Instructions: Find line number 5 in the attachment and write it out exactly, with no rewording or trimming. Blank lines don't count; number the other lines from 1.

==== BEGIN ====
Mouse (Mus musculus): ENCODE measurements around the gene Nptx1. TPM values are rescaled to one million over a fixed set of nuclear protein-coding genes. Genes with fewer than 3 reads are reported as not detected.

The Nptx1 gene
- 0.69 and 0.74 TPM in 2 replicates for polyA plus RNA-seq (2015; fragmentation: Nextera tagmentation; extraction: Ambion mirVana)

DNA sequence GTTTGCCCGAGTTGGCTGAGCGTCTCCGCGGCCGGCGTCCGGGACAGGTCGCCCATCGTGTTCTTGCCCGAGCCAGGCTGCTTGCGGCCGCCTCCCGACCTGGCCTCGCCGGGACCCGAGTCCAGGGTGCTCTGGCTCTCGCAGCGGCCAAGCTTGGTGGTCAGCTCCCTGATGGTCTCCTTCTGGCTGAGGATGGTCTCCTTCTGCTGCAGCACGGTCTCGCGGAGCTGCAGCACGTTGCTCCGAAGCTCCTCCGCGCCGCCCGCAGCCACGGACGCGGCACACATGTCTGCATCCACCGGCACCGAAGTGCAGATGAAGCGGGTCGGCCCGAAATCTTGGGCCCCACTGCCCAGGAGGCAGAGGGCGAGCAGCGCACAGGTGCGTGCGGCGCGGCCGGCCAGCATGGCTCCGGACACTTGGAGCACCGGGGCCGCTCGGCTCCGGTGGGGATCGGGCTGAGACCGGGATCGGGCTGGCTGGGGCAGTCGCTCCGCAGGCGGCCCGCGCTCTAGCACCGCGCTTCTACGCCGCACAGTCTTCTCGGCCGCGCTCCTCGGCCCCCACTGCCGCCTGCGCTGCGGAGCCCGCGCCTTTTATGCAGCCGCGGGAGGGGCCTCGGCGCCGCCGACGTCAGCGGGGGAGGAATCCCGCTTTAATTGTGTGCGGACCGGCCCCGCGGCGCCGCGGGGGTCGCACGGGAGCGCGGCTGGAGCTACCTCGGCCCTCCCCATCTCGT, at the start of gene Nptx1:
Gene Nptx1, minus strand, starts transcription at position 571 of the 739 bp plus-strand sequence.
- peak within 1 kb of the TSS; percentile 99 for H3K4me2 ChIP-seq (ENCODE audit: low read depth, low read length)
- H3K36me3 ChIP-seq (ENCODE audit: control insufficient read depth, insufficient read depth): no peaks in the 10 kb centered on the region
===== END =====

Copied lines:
Gene Nptx1, minus strand, starts transcription at position 571 of the 739 bp plus-strand sequence.